Split

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Split

Sometimes companies split their outstanding shares into more shares. If a company with 1 million shares executes a two-for-one split, the company would have 2 million shares. An investor with 100 shares before the split would hold 200 shares after the split. The investor's percentage of equity in the company remains the same, and the share price of the stock owned is one-half the price of the stock on the day prior to the split.
Copyright © 2012, Campbell R. Harvey. All Rights Reserved.

Split

The act of a publicly-traded company increasing the number of outstanding shares, while maintaining the same market capitalization. In other words, a company engages in a stock split in order to decrease its share price by increasing the number of shares available. Current holders of the stock are given more shares so that they maintain the same percentage of ownership in the company. For example, a company with a share price of $400 may double the number of shares so that the share price drops to $200. Companies conduct stock splits for a number of reasons; one possible reason is to keep its shares affordable. See also: Last Split, Split Ratio, Split Adjusted.
Farlex Financial Dictionary. © 2012 Farlex, Inc. All Rights Reserved

split

A proportionate increase in the number of shares of outstanding stock without a corresponding increase in assets or in funds available, as would be the case in a new stock offering or in an acquisition that uses stock as payment. Essentially, a firm splits its stock to reduce the market price and make the shares attractive to a larger pool of investors, although it is questionable if the firm's stockholders actually benefit from a split because share prices are reduced proportionately with the increase in shares outstanding. A 4-for-1 split would result in an owner of 100 shares receiving 300 additional shares, or an after-split total of 4 shares for every 1 share owned before the split. Also called split up, stock split. Compare reverse stock split.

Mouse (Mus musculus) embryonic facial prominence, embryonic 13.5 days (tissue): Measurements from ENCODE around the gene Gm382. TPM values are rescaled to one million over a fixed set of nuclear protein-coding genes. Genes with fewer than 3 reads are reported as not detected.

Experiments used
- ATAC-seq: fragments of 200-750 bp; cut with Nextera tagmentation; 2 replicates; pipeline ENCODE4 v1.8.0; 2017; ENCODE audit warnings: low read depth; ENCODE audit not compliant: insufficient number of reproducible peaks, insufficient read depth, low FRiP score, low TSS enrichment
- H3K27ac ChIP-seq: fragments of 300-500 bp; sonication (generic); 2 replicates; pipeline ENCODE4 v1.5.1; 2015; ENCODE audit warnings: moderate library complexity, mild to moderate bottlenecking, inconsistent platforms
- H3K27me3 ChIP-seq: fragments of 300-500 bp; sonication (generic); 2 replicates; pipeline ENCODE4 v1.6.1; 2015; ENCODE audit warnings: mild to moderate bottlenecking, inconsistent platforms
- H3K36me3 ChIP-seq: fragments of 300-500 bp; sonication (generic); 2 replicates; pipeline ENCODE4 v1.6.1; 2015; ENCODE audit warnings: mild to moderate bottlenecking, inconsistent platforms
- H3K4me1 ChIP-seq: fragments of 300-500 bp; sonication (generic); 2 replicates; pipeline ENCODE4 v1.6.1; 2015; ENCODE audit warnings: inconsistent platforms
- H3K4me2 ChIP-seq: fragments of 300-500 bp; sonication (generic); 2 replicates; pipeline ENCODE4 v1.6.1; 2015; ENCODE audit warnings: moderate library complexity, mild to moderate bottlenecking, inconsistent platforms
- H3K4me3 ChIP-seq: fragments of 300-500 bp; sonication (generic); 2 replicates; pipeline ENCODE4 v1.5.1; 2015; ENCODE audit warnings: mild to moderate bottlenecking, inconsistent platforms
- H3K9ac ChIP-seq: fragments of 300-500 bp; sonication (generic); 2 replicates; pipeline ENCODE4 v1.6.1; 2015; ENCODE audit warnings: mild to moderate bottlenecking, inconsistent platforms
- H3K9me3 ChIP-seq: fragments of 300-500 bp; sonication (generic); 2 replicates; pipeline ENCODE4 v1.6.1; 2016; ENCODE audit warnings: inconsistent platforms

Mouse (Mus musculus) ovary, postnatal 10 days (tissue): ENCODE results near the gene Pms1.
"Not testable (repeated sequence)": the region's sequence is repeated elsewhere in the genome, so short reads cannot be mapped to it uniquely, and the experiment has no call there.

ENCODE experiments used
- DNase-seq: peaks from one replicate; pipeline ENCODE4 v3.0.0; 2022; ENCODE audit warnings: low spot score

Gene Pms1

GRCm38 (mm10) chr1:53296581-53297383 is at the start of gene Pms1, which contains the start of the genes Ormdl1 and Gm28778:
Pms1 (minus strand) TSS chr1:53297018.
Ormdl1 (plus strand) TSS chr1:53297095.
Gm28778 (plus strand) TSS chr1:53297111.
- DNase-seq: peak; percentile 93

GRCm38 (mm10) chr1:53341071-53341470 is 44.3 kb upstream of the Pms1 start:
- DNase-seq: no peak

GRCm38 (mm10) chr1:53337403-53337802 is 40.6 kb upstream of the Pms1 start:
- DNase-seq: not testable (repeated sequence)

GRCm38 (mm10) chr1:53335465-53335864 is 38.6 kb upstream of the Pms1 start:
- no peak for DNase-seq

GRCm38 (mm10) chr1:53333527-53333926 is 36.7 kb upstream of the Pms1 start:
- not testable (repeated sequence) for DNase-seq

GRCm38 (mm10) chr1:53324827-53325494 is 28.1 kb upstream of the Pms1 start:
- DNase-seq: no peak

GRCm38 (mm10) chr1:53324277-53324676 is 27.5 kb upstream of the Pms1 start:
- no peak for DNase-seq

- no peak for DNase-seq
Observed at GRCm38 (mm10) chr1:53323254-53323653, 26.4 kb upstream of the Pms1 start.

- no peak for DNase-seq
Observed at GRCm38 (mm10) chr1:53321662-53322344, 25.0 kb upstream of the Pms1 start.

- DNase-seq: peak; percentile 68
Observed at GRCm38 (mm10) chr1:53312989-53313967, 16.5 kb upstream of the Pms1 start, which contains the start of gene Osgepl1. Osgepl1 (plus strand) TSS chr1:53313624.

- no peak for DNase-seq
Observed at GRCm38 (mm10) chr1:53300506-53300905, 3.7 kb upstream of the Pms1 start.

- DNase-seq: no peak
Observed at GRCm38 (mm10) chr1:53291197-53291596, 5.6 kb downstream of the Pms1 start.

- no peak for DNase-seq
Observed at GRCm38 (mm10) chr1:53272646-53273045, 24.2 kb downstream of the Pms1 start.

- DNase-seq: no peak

Case Study In April 1996, directors of the Coca-Cola Company approved a 2-for-1 split, the firm's fourth stock split in a decade. The announcement stated that trading in the split shares would begin on May 13, approximately a month after the split was announced. Shares of the firm's common stock fell by $1.25 with the announcement. Shareholders of Coca-Cola could expect that the stock price would decrease by half when the securities commenced trading on a post-split basis. A stock split results in additional shares of ownership without a corresponding change in total income or assets. All per-share financial statistics decline in proportion to the size of the split. Thus, a 2-for-1 split results in twice the outstanding shares, each with half the book value and half the earnings as prior to the split. In general, stock splits create more paper but not more value for shareholders, because the market value of the stock can be expected to fall in proportion to the size of the split. A stock trading at $60 per share just prior to a 4-for-1 split should trade at approximately $15 per share following the split. Academic research investigating how or when investors can profitably invest in stock split situations offers mixed results. Some research indicates that trading stock just prior to a split may create unusual profit opportunities. One well-known study finds that unusual returns can be earned in the days before and after the announcement, but not on the date of the actual split. Other research indicates investors will earn unusually low returns by investing in stock in the year or two following a split. This variability of results means the individual investors cannot expect to earn unusual profits by purchasing a stock just prior to or following a split. By the time a split occurs, any unusual profit opportunity has already passed.